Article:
The Art of Dance Making

Choreographing is like spiritual dry heaving.  However, instead of just dry heaving, you also throw up and then clean it all up, make it look pretty and put it on stage.  In other words, your insides are on display for all to see.  Choreographing, just like dry heaving, or at least from what I can guess of it, is hard, exhausting work.  Anyone who tells you it’s not is lying.  This may sound harsh, but the art of creating true, powerful pieces out of nothing but your body is difficult.  However, it is also the most gratifying of experiences.  To be able to put one’s thoughts, desires, dreams and fears into movement is a gift, it is a treasure and it is a momentous process.  It is full of hyperboles as it is gut wrenching yet satisfying at the same time.  It is painful, yet it is rewarding.  In all, it is…well, it just is.

For those of you that have never choreographed a piece, all of the above may sound ludicrous.  But for those of you that have, and that have had the skill to produce an evening length show, I bow down to you.  I have never produced a professional piece longer than about six and a half minutes.  Once again, if you have never choreographed a piece, this length of time seems minute, even meaningless or worth a hearty laugh.  However, for those of you that understand this process that is the art of choreography, you will resonate with these words as you too know that six and a half minutes of choreography can be months, even years of painstaking work, filled with revisions, emotional breakdowns and phrases like, “Crap.  This sucks.  I suck.  Why am I even here in the first place?”  And then my radio station, which seems to be turned to Power F U 107 all the time, continues to tell me that I am not strong enough, not beautiful enough and just overall not good enough to be dancing anymore.  One might ask why I just don’t turn this horrible radio station off and continue on with my work, but it is harder than one would think.

Even after all these years, the process of dance making remains a complicated, and sometimes unsolvable, mystery to me.  It’s as if I go into this movement cave and draw dancing hieroglyphs in the studio with my body, each time hoping these will be the moves that stick.  Oftentimes, they don’t and there I am again, at the end of another two-hour session, with seemingly nothing accomplished except a few scribbles in my journal, some tears on my cheeks and another bill for studio time.  However, what I also now know is that these hours, these seemingly useless and self-destructive hours, where I berate my body, its aches, its pains and its age, are actually some of the most useful hours spent in the studio.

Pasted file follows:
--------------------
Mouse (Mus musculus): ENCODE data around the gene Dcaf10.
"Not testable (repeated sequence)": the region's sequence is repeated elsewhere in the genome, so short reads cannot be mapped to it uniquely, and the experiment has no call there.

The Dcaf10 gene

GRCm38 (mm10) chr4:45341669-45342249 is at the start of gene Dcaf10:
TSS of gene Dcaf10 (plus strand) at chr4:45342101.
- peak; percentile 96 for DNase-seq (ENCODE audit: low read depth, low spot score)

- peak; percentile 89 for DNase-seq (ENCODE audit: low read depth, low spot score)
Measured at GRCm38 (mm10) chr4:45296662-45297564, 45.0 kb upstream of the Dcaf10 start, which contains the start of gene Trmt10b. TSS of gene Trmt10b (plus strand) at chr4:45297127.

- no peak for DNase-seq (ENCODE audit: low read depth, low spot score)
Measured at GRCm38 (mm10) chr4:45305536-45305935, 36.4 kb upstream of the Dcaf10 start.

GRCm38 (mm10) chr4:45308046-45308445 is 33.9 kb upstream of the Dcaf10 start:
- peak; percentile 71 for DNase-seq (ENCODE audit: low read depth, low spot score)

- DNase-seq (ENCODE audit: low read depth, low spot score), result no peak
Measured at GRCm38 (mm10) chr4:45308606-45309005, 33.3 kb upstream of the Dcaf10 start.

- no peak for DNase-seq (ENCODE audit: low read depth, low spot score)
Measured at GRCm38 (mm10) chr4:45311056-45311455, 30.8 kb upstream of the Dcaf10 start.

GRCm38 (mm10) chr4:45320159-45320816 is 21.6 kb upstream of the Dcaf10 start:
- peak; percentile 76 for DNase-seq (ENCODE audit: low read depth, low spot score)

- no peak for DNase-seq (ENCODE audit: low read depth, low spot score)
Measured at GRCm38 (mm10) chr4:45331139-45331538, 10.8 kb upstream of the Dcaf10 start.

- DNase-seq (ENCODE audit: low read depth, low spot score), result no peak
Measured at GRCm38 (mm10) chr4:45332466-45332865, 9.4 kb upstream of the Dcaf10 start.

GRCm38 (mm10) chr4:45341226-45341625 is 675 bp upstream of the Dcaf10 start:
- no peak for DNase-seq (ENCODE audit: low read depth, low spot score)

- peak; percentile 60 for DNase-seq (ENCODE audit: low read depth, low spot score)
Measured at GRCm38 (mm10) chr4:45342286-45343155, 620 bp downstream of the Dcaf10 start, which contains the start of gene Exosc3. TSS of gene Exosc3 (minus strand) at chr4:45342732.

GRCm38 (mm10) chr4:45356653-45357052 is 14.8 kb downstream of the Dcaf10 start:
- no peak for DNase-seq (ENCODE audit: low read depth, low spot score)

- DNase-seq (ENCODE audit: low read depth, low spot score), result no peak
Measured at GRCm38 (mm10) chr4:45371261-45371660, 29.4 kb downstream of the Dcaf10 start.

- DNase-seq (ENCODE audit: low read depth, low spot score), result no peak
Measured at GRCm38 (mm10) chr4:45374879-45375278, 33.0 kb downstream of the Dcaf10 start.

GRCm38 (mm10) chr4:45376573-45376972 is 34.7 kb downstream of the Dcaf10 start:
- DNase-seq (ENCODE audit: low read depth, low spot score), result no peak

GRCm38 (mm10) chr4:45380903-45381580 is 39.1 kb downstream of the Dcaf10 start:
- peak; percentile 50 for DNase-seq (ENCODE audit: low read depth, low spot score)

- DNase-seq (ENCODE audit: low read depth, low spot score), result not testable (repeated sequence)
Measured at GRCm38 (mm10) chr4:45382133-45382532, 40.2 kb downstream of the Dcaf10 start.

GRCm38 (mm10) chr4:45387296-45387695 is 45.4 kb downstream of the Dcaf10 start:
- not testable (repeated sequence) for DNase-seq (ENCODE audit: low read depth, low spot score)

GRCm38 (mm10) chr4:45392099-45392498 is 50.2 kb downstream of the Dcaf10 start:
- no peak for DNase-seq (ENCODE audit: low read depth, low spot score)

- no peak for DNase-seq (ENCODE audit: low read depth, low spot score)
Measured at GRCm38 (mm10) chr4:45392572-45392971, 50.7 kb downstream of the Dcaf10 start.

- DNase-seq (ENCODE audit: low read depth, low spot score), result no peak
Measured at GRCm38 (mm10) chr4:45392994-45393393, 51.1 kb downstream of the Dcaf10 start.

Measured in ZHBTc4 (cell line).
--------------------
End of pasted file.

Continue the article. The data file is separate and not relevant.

I am still grappling with the negative voices in my mind.  I think every artist must, as we are constantly pushing ourselves, comparing ourselves to the greats that paved the way for us.  When I think of the breadth and depth of the work as such inspirational heroes as Alvin Ailey, I temporarily become stymied, struggling in a quicksand of leaps, jumps and turns.  Eventually, I am able to find air in all this movement, which haunts me as I look at the mirror, judging my inferior turnout, stuck in the middle of the hip-hop, house and modern worlds.  Eventually though, the demons move offstage, waiting for my next session of self-doubt, and lead to inspiration.

Once I am able to tune these voices out, I am able to envelope myself fully in the dance making process, to trust it and to give myself to it.  This labor of love that is the process of dance making holds me and tells me everything is really going to be all right.  When I able to let go, I feel empowered, strong and complete; almost invincible in the face of movement and the blank canvas of the studio.  It might take a month for me to produce a few eight counts that I really love and can build other movement phrases off of.  However, it is worth it, as this love/hate relationship I have with movement keeps me whole.

By no means do I claim to be an expert at this craft.  I am constantly learning and thus always feel like a novice.  I am a choreographer though that knows that the creative process is what enables me to get to the loins of my piece, those that are buried deep inside and under the many levels of movement phrases I wade through and throw out.  How to access this treasure consistently is the challenge, and one that I continue to face every day.

About beBE dance

Becky Bearse, beBE, is Artistic Director and Choreographer of beBE dance. Trained in all disciplines, beBE's choreography fuses together multiple dance forms, thus forming a new form of dance called fusion. She works on a project to project basis in a lab setting in San Francisco, CA. View all posts by beBE dance

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